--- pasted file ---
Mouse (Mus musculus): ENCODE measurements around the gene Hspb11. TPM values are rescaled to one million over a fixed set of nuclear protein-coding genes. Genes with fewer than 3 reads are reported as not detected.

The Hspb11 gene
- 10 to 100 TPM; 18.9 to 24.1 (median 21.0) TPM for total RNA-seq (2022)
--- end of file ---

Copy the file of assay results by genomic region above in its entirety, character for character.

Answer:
Mouse (Mus musculus): ENCODE measurements around the gene Hspb11. TPM values are rescaled to one million over a fixed set of nuclear protein-coding genes. Genes with fewer than 3 reads are reported as not detected.

The Hspb11 gene
- 10 to 100 TPM; 18.9 to 24.1 (median 21.0) TPM for total RNA-seq (2022)